I am not prepared to embrace the proposed amendment to Section 81 of the ROPA to include the cessation of political broadcasts and campaign advertisements 24 hours before election day unless I am confronted with overwhelming research evidence that the current situation is putting our democracy at risk.
The prohibition of the publication of any new opinion polling results or any unscientific opinion surveys 48 hours before election day should not be entertained. As it stands now, campaigning can take place up to 24 hours before an election, and those campaign activities can swing a seat one way or another. Yet, media are being told that if it picks up a swing or a hardening of position among potential voters, either in a poll or in a sounding, the new discovery may not be reported.
Not only is the proposal disrespectful to the intelligence of the voters, but it is a slap in the face of freedom of expression. What harm is being done to democracy if, on the day of election, a media house decides to predict results or publish its opinion polls?
Policies must be data-driven, and the ECJ is awash with resources. Each commission post attracts a $9-million salary per year and there are eight commissioners. They must deliver proper, well-researched proposals to the Jamaican people. I am not convinced that these two proposals are anything but a knee-jerk response by the commissioners to the reality of the Information Age.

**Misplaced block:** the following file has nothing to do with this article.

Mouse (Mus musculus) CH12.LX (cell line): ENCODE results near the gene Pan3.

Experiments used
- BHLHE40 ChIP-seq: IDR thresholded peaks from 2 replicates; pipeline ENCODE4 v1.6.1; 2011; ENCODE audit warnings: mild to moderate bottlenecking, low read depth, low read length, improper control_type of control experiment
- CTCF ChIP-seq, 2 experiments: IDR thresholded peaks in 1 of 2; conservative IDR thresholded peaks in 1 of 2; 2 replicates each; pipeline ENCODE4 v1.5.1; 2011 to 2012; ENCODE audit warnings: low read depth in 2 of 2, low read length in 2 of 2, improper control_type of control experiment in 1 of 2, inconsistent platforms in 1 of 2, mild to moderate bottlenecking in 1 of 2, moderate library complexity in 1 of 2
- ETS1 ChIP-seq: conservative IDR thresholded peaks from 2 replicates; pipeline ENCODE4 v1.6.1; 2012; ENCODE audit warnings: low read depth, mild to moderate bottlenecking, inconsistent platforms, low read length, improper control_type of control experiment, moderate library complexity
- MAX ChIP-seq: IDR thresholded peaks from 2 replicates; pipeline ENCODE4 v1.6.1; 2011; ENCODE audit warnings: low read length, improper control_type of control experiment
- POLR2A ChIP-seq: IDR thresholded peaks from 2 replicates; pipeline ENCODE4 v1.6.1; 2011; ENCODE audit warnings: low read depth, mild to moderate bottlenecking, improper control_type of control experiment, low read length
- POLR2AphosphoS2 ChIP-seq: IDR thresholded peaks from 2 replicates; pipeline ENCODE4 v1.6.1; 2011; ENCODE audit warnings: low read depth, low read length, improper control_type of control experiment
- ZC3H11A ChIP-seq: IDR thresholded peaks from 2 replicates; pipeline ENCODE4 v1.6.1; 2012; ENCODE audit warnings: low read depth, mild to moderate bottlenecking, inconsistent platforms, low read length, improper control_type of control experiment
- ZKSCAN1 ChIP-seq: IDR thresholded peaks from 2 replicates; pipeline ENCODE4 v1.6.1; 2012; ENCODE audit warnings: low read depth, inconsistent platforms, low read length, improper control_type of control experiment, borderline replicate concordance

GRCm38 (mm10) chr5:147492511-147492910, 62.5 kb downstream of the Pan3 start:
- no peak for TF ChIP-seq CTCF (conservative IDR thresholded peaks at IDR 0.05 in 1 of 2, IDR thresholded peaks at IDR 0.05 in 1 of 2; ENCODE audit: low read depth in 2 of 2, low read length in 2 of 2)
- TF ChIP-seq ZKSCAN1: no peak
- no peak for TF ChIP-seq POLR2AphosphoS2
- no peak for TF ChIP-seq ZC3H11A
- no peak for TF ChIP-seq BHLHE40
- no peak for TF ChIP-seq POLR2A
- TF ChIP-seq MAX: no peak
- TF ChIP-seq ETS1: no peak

There is also the issue of the entrenchment of the capture of publicly owned media by political parties at the time of elections. In the past, we have seen where agencies like the Jamaica Information Service has being used to advance propaganda which redound to the benefit of the governing party. The ECJ is now proposing to level the playing fields in ways that will enhance and strengthen the ability of the political ombudsman and the Broadcasting Commission to execute their responsibilities relating to election campaigns.
So, for example, it says a registered political party shall have a right of access to, and use of, state media, both print and electronic, on terms and conditions no less favourable than those offered to another political party. The ECJ says, too, that programmes shall be offered on an impartial and non-discriminatory basis to all political parties and must be aired as far as possible at times when the broadcasts are likely to reach the largest audiences.